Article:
Presentation M O15
M O15 (Oral Presentation):
Can we influence return-to-work self-efficacy in workers sick-listed with common mental disorders?
- Tilburg University, Department of Social and Behavioral Sciences, Tranzo Scientific Center for Care and Welfare, PO Box 90153, 5000 LE Tilburg. The Netherlands.
- University Medical Center Groningen, University of Groningen, Department of Health Sciences, Division of Community and Occupational Medicine, A. Deusinglaan 1, 9713 AV Groningen. The Netherlands.
- VU University Medical Center Amsterdam, EMGO Institute for Health and Care Research, Department of General Practice and Elderly Care Medicine, PO Box 7057, 1007 MB Amsterdam. The Netherlands.
- Phrenos Centre of Expertise, PO Box 1203, 3500 BE Utrecht. The Netherlands.
- Parnassia Group, Dijk en Duin Mental Health Center, PO Box 305, 1900 AH Castricum. The Netherlands.
Sickness absence due to common mental disorders (CMD) is a problem in many western countries as it can lead to long-term work disability. Since a higher level of self-efficacy in CMD is predictive for earlier return-to-work (RTW), it would be worthwhile to know if self-efficacy can be increased by occupational professionals. After confirming the predictive value of return-to-work self-efficacy (RTW-SE) in our sample and examining if guideline-based care modified this association, the aim of this study is to evaluate if guideline-based care leads to an increase of RTW-SE three months later.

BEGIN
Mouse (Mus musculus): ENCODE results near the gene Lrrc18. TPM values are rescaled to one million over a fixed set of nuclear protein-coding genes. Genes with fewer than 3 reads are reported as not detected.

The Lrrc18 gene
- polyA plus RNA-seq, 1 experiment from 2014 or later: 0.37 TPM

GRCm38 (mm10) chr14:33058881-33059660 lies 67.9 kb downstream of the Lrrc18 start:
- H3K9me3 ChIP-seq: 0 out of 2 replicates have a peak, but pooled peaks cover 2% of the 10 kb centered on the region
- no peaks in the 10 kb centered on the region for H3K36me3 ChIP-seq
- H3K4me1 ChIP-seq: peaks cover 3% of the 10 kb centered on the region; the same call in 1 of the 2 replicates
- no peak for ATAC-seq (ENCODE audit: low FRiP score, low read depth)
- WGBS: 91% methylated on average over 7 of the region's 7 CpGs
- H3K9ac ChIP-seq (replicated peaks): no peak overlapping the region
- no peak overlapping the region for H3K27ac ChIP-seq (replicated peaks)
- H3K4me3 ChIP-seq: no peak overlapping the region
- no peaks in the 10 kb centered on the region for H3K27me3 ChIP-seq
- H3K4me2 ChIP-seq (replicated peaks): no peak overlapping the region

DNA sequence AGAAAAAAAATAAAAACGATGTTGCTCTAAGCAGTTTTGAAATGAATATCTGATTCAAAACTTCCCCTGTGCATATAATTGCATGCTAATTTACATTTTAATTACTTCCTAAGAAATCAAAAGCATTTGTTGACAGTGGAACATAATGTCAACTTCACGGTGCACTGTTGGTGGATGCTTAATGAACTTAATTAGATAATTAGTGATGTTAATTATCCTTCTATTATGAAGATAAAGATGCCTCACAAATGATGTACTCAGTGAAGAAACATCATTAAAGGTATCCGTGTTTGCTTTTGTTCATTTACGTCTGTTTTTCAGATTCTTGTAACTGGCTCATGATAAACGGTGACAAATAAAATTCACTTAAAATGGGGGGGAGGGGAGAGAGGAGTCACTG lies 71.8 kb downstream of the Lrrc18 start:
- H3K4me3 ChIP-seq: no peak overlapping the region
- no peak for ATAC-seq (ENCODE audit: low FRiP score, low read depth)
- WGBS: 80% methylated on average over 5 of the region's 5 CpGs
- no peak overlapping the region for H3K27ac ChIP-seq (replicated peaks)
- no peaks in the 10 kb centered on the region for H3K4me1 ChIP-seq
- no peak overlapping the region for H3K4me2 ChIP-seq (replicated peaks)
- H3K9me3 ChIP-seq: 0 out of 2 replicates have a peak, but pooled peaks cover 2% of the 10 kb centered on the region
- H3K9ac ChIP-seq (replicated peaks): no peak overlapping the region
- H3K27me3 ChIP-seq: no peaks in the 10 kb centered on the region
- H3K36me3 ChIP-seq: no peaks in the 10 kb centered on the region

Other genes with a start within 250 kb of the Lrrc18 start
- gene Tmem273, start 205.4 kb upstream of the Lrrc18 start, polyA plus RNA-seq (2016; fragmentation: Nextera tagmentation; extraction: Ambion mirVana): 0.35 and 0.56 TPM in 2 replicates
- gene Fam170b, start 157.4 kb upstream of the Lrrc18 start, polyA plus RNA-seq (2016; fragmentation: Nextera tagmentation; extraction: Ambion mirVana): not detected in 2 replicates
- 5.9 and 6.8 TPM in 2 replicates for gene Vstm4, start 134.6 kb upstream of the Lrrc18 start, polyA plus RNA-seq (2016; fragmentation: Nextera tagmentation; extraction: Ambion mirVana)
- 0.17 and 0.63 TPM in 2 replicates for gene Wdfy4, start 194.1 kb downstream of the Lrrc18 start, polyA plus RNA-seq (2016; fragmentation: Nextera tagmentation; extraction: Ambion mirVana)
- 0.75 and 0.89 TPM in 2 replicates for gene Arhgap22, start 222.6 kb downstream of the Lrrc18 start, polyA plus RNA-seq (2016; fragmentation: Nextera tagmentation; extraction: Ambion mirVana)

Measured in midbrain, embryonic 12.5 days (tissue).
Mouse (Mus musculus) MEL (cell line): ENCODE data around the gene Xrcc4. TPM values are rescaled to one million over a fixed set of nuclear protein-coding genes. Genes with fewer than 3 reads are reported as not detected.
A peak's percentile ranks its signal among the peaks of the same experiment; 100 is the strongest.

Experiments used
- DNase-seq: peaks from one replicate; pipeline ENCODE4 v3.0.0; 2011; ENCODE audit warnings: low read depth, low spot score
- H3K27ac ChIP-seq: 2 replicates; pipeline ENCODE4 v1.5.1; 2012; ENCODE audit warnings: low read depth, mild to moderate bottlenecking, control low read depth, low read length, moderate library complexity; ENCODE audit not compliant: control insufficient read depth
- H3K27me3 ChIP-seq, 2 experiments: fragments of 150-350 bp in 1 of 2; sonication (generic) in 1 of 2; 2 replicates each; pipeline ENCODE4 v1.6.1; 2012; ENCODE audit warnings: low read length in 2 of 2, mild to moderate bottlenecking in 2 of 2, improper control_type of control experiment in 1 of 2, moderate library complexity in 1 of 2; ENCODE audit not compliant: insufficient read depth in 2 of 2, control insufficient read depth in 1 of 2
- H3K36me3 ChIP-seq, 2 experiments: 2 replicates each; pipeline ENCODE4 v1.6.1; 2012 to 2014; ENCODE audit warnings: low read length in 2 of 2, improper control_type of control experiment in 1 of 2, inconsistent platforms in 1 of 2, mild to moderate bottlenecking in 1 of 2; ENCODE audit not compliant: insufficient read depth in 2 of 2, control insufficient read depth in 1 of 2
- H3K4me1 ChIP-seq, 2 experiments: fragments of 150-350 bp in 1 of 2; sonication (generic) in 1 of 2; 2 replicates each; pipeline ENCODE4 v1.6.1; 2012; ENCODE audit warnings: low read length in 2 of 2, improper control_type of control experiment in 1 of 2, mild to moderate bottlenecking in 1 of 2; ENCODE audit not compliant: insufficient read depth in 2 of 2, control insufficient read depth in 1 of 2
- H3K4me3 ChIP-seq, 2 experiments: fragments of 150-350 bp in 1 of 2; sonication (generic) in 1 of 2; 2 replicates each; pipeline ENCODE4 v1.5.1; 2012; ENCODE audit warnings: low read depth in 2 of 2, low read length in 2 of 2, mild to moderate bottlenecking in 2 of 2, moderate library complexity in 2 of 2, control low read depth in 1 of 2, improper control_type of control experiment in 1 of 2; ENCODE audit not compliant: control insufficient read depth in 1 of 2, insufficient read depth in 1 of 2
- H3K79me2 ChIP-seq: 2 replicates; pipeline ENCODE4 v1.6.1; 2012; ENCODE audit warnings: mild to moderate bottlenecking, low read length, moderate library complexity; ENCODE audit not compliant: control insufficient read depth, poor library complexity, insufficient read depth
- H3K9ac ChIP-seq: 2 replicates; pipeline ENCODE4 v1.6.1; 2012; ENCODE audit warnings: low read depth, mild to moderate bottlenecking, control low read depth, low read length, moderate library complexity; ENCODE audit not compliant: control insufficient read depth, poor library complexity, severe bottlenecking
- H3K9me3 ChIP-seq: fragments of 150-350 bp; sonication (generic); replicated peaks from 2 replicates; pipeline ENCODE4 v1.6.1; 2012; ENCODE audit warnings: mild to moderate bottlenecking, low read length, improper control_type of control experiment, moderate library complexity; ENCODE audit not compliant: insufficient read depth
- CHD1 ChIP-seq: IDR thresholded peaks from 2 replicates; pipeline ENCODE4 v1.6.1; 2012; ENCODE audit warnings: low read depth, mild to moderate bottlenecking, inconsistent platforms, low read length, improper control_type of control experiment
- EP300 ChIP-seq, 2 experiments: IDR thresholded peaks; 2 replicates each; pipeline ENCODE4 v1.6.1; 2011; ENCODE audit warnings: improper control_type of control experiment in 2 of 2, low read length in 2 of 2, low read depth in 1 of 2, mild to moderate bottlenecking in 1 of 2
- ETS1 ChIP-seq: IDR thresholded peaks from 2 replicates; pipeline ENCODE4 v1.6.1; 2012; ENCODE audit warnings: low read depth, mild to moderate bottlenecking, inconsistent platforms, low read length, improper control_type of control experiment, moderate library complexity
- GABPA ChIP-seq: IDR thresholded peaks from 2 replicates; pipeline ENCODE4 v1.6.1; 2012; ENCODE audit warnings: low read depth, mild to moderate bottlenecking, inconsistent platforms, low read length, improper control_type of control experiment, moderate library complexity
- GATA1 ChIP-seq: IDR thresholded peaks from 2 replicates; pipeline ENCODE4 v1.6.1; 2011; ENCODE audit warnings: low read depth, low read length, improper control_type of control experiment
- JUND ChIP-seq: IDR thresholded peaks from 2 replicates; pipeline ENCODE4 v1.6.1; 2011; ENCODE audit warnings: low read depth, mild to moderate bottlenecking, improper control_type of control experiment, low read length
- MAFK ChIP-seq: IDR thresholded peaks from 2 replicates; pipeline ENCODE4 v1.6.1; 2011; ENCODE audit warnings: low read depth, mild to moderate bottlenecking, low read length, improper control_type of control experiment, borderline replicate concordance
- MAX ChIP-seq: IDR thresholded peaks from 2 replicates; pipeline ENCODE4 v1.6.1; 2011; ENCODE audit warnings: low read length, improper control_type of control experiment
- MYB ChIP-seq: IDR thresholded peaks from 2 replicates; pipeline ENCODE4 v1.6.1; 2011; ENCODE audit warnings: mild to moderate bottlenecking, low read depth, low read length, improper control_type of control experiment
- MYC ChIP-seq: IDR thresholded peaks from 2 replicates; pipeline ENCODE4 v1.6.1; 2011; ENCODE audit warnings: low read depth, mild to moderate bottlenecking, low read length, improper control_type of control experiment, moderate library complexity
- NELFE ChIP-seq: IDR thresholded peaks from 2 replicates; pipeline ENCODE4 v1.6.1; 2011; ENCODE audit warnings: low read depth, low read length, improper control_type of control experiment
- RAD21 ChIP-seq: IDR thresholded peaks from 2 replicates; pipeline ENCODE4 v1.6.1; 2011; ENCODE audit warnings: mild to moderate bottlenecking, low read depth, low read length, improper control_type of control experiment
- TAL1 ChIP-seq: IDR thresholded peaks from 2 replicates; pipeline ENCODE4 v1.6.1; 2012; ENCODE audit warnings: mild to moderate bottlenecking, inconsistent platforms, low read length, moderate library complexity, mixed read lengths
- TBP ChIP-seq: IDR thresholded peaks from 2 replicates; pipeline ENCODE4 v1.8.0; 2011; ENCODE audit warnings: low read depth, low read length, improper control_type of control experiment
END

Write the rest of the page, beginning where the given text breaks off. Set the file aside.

Occupational physicians (OPs) received training to enhance adherence to a Dutch guideline with an emphasision on strategies that are supposed to enhance self-efficacy in workers with CMD. The 66 OPs were allocated to an intervention and a control group. In 128 sick-listed workers, the RTW-SE scale (range 1-6) and RTW were measured at baseline and three months later. Generalized linear mixed models analysis was used to evaluate the association between RTW-SE at baseline and RTW three months later. Linear mixed models analysis was used to evaluate if guideline-based care leads to increased RTW-SE three months later.
Workers with a higher RTW-SE score at baseline, compared to workers with a lower RTW-SE score, had significantly more often full RTW three months later than no RTW (OR 2.18, 95%CI 1.18 - 4.02). Guideline-based care did not influence this association. In workers who received guideline-based care the mean RTW-SE score at baseline was 3.3, which increased with 15% three months later. In workers receiving care as usual the mean RTW-SE score at baseline was 3.5, which increased with 8% three months later. Guideline-based care significantly increased return-to-work self-efficacy compared to care as usual (t=-2.30, p≤.05).
This study shows that during the first months of sickness absence RTW-SE of workers was positively influenced in a real life Dutch occupational health care setting. This insight is helpful for optimizing the recovery and RTW process, and to understand the role of RTW-SE in this process. Future research should focus on the circumstances under which RTW-SE can best be influenced and how effective interventions and guidance can be developed.
Monday September 29
13:45 - 15:15 Afternoon Concurrent Sessions (M O13 - M O24 and Seminar 2)
Session: Healthcare providers’ interventions I